The Rough Guide to Afrobeat Revolution (World Music Network RGNET 1222CD, 2009)
Tony Allen – Secret Agent (World Circuit WCD082, 2009)
I’m not a trend spotter even as far as world music is concerned, so I don’t know if the current interest in Afrobeat is still the one that came about following the 1997 death of Fela Kuti or some sort of second wave. Or third, or whatever. One things for sure: there’s never been more bands worldwide playing music influenced by Fela, who created Afrobeat in the late ‘60s by blending African rhythms with funk, soul, jazz and an attitude that was as anti-commercial as it was anti-establishment.
For proof of just how widespread Afrobeat is nowadays, look no further than the fact that World Music Network’s new Rough Guide to Afrobeat Revolution includes 11 artists while giving a written shout out to more than twice as many who couldn’t be included. But I’m not here to harp about who’s absent from this collection. I’d much rather mention that if you’re looking for a starting point as to what Afrobeat is all about, this is the best primer I’ve heard since Shanachie’s release Afrobeat… No Go Die! back in 2000.
Kicking off with Ottawa’s Souljazz Orchestra blazing through a satisfyingly Fela-esque romp, the disc never falters in its lineup of bands who get the job done whether sticking close to the Kuti formula, sonically leaning a bit closer to African roots or adding contemporary subtleties without losing potency.
Artists from both west (The Afromotive, Albino!, Dennis Ferrer) and east (Lekan Babalola, Fanga, Ruth Tafebe and the Afrorockerz) have a go, and like all good Afrobeat, the grooves are just as essential as the socially conscious lyrics. Militant drums and percussion, funky bass, tart keyboards and guitars and attention-seizing horns are plentiful on this killer collection, which both Afrobeat beginners and veteran listeners will want to savor again and again. And in case that’s not enough, you also get a bonus CD of tunes by Kaleta & Zozo Afrobeat, a New York City-based band led by a singer and player who performed with both Fela Kuti and King Sunny Ade in the ‘80s. Kaleta puts his own innovative spin on Afrobeat, epitomized by a song that’s on both the main and bonus platters: “Get Up,” a monster jam that takes its cue from the Wailers’ “Get Up, Stand Up.”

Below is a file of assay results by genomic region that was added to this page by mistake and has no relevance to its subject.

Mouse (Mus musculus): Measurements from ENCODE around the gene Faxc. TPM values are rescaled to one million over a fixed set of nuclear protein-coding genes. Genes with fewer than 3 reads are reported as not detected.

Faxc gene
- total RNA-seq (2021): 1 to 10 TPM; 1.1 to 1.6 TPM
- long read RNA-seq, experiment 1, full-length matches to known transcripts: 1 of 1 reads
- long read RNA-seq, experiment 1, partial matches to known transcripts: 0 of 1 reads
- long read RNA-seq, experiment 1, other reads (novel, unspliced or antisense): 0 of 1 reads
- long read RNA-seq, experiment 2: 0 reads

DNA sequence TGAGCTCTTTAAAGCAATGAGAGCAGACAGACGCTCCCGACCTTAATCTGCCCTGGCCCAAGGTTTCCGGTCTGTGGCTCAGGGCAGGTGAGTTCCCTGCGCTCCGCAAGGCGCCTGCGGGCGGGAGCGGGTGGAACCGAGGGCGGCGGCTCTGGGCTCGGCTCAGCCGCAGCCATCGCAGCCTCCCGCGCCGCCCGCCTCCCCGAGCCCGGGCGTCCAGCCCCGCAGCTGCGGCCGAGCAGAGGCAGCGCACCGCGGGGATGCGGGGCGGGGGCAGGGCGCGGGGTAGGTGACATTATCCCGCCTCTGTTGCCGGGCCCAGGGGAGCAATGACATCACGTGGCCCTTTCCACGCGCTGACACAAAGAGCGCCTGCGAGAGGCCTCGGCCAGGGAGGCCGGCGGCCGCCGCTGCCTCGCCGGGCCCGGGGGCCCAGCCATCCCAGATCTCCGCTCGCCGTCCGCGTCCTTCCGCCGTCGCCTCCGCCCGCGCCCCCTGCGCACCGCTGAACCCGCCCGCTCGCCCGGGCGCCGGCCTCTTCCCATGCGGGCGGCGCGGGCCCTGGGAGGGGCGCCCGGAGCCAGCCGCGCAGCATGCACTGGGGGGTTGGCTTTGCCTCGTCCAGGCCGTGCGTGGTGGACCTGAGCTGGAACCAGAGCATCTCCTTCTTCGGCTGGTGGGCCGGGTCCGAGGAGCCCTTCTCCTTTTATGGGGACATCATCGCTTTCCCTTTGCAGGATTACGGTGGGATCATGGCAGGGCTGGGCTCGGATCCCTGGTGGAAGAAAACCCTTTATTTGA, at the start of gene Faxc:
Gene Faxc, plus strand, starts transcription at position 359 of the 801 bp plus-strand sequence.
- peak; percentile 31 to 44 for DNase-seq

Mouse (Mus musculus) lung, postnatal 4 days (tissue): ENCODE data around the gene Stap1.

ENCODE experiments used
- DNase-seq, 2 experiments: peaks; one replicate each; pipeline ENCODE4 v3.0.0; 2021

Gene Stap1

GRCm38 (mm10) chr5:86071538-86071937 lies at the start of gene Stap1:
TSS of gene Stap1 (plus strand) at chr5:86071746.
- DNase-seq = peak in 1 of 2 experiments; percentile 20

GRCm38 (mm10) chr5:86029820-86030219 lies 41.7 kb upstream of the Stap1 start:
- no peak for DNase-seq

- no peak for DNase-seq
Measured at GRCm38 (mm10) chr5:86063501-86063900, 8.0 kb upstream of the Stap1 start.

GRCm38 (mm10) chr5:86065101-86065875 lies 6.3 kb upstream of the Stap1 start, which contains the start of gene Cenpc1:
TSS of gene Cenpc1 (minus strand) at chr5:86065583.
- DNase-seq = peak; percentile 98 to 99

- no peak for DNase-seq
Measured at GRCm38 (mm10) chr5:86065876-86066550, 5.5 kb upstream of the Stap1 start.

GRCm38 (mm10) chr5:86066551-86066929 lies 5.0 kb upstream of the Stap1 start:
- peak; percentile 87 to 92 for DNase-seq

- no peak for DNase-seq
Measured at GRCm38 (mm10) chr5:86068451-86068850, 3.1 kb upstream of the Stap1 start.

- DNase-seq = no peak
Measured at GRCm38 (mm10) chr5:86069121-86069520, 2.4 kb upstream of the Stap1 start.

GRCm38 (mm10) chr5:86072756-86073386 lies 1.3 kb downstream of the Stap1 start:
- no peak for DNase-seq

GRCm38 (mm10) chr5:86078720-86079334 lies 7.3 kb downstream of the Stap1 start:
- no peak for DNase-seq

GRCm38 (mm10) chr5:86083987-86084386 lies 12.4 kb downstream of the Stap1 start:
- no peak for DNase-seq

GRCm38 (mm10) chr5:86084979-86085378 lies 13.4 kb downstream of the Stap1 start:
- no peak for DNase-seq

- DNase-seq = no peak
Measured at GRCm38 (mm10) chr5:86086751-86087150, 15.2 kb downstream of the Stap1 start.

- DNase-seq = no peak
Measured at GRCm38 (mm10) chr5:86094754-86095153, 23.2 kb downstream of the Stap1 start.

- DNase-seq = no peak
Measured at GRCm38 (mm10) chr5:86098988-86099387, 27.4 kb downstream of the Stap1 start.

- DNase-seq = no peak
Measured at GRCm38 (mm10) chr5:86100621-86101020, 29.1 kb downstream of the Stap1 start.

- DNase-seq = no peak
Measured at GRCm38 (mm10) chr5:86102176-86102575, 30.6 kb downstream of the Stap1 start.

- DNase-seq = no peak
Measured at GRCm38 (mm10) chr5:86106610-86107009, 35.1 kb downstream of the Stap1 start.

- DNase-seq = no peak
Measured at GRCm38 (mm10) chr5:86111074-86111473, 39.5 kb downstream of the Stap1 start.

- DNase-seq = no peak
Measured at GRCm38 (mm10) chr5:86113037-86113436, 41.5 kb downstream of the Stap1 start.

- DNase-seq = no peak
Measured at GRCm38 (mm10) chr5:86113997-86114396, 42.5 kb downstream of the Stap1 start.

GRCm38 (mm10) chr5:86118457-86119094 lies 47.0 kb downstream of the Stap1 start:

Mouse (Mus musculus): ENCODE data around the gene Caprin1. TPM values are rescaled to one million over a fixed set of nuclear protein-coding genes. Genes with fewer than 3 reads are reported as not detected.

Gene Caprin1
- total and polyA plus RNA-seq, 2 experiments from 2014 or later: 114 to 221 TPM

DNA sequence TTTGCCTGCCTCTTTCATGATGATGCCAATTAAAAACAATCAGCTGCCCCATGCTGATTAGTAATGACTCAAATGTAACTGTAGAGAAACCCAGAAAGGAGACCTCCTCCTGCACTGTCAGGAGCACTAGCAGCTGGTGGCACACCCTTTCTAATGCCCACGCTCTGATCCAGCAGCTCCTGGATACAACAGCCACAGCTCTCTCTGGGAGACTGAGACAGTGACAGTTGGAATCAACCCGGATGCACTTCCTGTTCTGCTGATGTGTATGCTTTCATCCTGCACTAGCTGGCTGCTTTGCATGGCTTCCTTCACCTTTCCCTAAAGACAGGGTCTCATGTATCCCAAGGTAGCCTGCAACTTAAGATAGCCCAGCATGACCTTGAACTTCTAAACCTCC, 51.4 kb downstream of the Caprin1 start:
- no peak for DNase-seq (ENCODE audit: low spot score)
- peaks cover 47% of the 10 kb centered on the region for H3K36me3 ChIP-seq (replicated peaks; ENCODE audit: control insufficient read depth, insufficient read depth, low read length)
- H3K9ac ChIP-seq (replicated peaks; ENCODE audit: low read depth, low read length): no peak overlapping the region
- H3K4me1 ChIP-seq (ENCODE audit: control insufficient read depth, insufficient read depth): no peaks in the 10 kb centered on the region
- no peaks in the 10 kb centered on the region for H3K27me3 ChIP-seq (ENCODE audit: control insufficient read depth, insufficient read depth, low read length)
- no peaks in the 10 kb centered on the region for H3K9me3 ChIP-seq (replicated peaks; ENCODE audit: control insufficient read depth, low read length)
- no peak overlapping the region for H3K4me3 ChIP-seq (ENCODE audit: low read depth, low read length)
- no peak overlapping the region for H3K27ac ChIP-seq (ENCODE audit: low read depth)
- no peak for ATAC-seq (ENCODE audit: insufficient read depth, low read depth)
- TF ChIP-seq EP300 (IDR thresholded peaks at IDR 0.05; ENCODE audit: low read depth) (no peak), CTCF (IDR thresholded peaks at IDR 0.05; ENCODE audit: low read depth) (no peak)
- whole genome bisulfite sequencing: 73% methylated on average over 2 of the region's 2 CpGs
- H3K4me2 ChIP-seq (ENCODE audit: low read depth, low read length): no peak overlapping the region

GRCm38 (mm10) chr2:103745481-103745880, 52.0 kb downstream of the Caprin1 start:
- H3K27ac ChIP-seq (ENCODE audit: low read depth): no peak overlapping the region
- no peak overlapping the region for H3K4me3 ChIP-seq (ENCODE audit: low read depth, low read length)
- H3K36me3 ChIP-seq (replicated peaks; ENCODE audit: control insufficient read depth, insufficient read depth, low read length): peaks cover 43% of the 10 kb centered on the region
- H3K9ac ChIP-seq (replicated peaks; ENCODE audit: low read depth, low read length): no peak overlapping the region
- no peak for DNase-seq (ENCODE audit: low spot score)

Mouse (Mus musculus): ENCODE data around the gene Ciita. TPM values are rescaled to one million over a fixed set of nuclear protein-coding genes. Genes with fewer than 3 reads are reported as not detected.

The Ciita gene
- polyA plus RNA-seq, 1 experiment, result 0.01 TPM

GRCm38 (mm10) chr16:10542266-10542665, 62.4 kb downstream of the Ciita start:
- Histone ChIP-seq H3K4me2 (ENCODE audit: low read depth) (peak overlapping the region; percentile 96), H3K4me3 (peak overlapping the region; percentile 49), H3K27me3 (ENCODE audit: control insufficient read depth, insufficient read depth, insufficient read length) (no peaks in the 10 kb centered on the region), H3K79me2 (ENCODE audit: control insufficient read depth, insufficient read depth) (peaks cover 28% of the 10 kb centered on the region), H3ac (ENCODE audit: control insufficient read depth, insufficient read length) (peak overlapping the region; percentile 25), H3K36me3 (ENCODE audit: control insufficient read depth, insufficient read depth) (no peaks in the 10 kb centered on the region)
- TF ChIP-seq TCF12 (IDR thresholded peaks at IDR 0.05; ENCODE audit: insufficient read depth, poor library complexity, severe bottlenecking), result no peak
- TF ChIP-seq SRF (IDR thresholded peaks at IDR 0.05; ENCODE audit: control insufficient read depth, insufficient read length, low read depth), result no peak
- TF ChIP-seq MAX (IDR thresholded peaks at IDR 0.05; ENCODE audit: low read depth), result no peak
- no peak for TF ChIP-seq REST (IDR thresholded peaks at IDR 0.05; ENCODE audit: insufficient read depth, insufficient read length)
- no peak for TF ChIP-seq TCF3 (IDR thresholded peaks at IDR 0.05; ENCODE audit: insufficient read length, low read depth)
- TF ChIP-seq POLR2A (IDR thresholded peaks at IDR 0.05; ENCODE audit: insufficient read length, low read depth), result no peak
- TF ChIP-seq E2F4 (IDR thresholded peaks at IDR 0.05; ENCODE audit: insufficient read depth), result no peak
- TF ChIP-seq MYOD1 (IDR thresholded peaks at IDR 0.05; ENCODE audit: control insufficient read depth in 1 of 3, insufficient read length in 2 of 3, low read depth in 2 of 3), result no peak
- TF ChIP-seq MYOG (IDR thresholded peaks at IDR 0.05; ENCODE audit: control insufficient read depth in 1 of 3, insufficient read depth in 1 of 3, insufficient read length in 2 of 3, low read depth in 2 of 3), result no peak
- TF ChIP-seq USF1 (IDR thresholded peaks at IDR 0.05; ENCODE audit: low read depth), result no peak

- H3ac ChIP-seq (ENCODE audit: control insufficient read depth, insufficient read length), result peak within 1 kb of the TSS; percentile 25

Fela Kuti is credited with creating the style, but fellow Nigerian Tony Allen (who’s included on the Rough Guide) was and is the heartbeat of Afrobeat. Allen was the drummer in Kuti’s band Koola Lobitos, which began blending jazz and highlife in 1965, a few years before embarking on a shoestring U.S. tour during which Kuti absorbed the soul and funk influences he later folded into the Afrobeat recipe when the group returned to Nigeria and was renamed Africa 70. Kuti ruled the band with an iron fist but had the good sense to allow Allen to compose his own drum parts and generally be the co-architect of the Afrobeat sound.
Allen made albums under his own name both with Africa 70 and after leaving them in 1979, and 2009 finds him still ruling as Africa’s reigning master of the drum kit. Drawing from the fundamentals of every sort of music that formed the foundation for Afrobeat and adding the pure syncopation that’s been part of African drumming for all time, Allen plays in, out of and around the rhythmic core of a song like nobody else, adding deftly smooth accents, fills and punctuation while keeping a constant sense of forward motion.
His new release Secret Agent isn’t an album only for drummers, though. It’s a mighty, sizzling slice of Afrobeat that carries on in a less traditionally African but no less brilliant manner than his 2006 masterwork Lagos No Shaking. Recorded in Lagos and Paris and mixed in London, Secret Agent (“Another One From the Underground Sensation” as the front cover and a passage in the lyrics cryptically proclaim) may well be the defining work of Allen’s long career. Never losing its basic Afrobeat sensibility, the album ranges in feel from melancholic to absolutely joyful through exemplary work from a skilled crew of singers and players including keyboardist Fixi, who did the arrangements.
This isn’t the vintage Afrobeat Allen helped invent 40 years ago. This is that same Afrobeat brought vibrantly to new life today. The title track, a layered meditation with lead vocals by Allen himself (who composed all the music on the album and clearly does not think only in drummer’s terms) signals the start of a disc that just gets bigger and bigger, rolling through the jubilance of “Celebrate,” the accordion-laced (!) jauntiness of “Busybody,” late night jazz overtones on “Nina Lowo” and so very much more. It’s Allen who gets the last word, singing the lead vocal of “Elewon Po” (“Too Many Prisoners”) with dry authority as his drums effortlessly, magically steer a song that reprises a melodic hook from his 1975 album Jealousy. I can’t recommend Secret Agent highly enough. It would be criminal to keep such a towering album a secret.
Buy the Afrobeat recordings: